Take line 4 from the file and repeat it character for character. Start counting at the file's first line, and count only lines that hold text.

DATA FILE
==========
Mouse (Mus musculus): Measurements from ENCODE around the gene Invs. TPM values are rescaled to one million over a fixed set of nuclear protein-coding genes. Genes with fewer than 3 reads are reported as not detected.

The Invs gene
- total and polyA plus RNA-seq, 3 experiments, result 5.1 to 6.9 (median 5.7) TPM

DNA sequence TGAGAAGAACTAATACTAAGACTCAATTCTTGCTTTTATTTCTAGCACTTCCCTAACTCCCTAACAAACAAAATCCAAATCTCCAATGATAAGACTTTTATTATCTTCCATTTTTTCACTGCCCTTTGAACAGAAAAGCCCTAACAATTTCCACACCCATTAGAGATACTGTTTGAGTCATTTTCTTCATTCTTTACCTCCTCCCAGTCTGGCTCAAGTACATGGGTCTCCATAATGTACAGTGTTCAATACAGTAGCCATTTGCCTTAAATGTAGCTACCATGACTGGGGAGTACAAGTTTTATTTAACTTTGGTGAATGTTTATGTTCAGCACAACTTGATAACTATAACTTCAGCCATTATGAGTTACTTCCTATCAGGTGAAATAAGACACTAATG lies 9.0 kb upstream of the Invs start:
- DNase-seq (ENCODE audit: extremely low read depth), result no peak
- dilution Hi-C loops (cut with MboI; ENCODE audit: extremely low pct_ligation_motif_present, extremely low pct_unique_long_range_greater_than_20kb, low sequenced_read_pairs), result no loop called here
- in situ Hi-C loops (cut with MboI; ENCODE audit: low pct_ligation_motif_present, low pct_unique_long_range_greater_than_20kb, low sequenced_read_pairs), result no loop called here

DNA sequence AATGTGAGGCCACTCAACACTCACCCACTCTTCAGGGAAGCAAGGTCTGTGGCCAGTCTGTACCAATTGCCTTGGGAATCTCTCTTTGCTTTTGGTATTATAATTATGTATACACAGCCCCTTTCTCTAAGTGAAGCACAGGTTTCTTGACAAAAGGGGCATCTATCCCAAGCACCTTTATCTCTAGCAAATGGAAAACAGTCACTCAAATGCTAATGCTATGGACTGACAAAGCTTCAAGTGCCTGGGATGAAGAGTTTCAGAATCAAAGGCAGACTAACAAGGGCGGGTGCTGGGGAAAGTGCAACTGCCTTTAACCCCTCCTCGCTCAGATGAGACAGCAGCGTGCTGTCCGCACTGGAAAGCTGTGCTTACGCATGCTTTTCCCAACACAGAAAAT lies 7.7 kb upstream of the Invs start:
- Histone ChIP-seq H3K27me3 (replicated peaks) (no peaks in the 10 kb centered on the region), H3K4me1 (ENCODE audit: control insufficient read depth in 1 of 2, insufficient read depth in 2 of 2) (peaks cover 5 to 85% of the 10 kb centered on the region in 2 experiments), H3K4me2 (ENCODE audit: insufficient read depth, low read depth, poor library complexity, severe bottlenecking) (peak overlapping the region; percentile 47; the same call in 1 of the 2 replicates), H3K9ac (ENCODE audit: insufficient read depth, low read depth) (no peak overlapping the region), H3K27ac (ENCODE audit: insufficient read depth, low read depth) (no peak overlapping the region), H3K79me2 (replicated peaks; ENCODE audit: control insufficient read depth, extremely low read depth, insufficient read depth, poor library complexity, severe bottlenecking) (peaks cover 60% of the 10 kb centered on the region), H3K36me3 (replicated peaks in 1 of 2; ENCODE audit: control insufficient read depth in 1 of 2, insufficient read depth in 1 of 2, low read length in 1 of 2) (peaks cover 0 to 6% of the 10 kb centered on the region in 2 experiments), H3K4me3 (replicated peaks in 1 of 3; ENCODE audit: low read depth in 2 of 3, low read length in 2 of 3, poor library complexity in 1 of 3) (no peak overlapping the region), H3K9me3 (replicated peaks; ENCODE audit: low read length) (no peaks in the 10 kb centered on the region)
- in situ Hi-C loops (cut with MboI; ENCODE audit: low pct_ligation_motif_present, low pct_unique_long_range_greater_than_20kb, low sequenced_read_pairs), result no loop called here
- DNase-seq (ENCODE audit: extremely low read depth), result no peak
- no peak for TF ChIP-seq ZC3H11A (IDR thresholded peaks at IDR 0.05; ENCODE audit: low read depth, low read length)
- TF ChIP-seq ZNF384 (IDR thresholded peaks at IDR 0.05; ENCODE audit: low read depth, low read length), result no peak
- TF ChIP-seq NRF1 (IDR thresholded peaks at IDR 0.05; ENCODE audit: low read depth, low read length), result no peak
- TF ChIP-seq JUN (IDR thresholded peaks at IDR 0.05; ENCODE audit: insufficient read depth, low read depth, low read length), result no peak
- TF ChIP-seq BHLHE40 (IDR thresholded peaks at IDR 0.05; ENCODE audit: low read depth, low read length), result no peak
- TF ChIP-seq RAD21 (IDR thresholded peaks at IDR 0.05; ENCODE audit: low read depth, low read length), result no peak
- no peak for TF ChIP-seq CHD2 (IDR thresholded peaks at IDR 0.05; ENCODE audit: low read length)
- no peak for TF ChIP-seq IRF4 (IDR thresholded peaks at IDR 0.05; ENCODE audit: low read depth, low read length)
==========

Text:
DNA sequence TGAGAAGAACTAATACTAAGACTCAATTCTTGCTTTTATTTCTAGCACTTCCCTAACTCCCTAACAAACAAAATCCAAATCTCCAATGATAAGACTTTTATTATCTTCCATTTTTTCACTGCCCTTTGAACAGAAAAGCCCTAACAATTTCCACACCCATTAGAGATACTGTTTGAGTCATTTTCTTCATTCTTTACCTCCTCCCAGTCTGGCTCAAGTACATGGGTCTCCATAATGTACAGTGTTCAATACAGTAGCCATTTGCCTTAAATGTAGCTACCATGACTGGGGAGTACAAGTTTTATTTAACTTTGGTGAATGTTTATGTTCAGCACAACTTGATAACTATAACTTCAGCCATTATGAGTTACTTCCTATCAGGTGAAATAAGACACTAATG lies 9.0 kb upstream of the Invs start: